For a long time, I wondered why it’s so hard for so many immigrant families to feel close. What makes it so difficult sometimes for parents and children to see each other for who they truly are, to learn each other’s dreams and fears and outlooks on life? Why doesn’t love make this easier, instead of often getting in the way?
It took multiple viewings of Everything Everywhere for me to see how immigration fractures intergenerational relationships within immigrant families, doing damage that requires mending. While tumbling through the film’s rich text, I saw how inevitably and matter-of-factly the Wang family struggles to understand, trust, and cooperate with other versions of themselves from the multiverse, all while the “original” Wang family struggles to understand, trust, and cooperate with each other— even without the interference of otherworldly hijinks.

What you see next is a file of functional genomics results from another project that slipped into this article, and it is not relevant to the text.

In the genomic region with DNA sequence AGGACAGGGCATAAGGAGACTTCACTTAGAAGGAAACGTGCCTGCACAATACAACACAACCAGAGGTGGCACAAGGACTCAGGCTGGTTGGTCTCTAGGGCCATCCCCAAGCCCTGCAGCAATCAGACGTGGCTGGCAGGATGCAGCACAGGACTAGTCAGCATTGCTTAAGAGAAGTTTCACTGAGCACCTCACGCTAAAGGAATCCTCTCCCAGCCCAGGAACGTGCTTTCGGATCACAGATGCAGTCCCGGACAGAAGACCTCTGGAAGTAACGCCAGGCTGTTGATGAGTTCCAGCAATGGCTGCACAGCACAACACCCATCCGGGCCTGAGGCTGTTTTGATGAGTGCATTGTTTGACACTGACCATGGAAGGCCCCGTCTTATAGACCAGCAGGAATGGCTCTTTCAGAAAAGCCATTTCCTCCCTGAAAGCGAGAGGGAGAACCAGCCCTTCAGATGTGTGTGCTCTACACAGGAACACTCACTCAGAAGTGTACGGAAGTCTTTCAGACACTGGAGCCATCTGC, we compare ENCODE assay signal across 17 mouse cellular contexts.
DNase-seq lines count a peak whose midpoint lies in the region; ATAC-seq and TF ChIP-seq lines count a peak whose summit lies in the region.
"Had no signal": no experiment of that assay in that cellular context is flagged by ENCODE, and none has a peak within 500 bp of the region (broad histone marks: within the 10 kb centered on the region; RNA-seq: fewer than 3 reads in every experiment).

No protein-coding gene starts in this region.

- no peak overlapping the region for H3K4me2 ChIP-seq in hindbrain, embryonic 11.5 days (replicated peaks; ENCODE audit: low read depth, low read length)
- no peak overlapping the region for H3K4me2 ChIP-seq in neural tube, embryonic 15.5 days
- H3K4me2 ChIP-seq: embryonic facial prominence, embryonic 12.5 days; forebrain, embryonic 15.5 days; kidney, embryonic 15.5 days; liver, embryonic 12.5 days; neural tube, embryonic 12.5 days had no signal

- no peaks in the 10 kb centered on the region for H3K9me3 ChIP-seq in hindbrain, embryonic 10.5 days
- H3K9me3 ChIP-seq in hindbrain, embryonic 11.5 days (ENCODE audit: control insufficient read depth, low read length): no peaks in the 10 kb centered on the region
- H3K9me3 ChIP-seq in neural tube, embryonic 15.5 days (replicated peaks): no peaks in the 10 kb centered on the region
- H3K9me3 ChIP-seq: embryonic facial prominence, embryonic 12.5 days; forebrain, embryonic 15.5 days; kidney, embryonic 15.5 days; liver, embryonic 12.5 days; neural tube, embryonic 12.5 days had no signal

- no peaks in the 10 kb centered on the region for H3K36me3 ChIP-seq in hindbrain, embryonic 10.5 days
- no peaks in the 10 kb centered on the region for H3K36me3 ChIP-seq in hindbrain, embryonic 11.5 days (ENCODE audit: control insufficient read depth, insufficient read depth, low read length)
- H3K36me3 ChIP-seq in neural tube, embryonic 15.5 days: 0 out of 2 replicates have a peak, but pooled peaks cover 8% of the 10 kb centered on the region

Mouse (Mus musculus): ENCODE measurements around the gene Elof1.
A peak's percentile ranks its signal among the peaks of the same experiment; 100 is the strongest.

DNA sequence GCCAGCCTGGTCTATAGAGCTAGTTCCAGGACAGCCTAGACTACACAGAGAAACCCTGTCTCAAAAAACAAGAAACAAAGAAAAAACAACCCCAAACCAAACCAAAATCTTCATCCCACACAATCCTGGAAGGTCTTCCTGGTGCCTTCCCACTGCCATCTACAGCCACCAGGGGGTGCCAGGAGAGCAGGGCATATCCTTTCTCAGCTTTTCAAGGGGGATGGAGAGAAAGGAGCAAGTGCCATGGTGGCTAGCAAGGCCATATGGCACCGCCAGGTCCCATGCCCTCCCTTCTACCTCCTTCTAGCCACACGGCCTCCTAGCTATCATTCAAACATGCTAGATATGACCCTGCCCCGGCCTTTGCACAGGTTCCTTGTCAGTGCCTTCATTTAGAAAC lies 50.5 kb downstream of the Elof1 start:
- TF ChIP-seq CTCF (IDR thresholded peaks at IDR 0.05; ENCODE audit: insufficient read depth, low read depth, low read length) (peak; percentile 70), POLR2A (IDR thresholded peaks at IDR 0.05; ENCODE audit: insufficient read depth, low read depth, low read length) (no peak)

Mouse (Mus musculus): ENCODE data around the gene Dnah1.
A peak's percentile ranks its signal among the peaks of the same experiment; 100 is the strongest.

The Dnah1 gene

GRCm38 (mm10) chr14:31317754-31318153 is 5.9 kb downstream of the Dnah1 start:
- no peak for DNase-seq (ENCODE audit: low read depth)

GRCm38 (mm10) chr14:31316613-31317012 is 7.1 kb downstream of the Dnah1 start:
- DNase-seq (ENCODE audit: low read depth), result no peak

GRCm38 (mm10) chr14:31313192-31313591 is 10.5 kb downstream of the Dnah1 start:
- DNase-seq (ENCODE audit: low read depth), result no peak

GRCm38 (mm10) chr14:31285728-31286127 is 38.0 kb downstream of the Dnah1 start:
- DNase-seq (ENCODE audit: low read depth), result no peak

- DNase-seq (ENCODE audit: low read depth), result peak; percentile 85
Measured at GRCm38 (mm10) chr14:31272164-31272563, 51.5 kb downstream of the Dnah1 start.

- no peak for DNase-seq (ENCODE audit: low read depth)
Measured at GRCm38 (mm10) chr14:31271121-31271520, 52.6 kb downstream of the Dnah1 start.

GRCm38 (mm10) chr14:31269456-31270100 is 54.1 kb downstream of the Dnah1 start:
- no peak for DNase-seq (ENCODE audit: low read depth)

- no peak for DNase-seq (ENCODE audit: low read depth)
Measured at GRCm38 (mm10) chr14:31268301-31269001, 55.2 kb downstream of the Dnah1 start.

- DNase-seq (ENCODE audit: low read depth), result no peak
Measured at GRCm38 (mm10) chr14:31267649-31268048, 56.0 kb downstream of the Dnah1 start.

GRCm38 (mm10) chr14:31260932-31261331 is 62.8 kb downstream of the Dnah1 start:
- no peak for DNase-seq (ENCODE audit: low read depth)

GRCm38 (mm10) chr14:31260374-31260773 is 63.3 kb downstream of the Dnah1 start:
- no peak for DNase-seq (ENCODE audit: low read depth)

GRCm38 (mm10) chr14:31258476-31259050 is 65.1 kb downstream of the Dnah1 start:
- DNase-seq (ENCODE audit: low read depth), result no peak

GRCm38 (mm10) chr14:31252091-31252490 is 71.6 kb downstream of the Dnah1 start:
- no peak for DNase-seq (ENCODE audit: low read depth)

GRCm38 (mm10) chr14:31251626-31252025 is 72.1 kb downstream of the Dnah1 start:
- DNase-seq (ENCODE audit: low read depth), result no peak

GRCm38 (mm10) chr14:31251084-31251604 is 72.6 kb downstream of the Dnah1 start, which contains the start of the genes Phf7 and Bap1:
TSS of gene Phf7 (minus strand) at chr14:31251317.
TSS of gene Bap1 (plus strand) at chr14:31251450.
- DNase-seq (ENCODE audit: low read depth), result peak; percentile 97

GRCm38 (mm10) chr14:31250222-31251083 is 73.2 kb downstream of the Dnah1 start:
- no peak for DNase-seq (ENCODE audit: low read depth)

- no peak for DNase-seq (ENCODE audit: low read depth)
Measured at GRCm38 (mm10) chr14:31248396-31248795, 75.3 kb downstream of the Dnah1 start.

We see this torment in Joy’s enormous sad eyes when she waits for Evelyn to say the right thing. We see it in Evelyn’s numb, dissociated expressions, not trusting that Joy wants the right things. We see it in Gong Gong’s barely contained impatience when Joy struggles to string together a single sentence in Mandarin, which isn’t even the Sinitic language he spoke (it’s Cantonese). The stakes may be lower, but the disconnect is the same as when Evelyn finds herself in a supply closet with the battle-hardened Alphaverse version of her mild-mannered husband, Waymond (Ke Huy Quan), as he tells her about the inter-dimensional entity (Jobu Tapaki) coming to kill her. In each scenario, these characters desperately need to reach one another, with little idea of how to do so.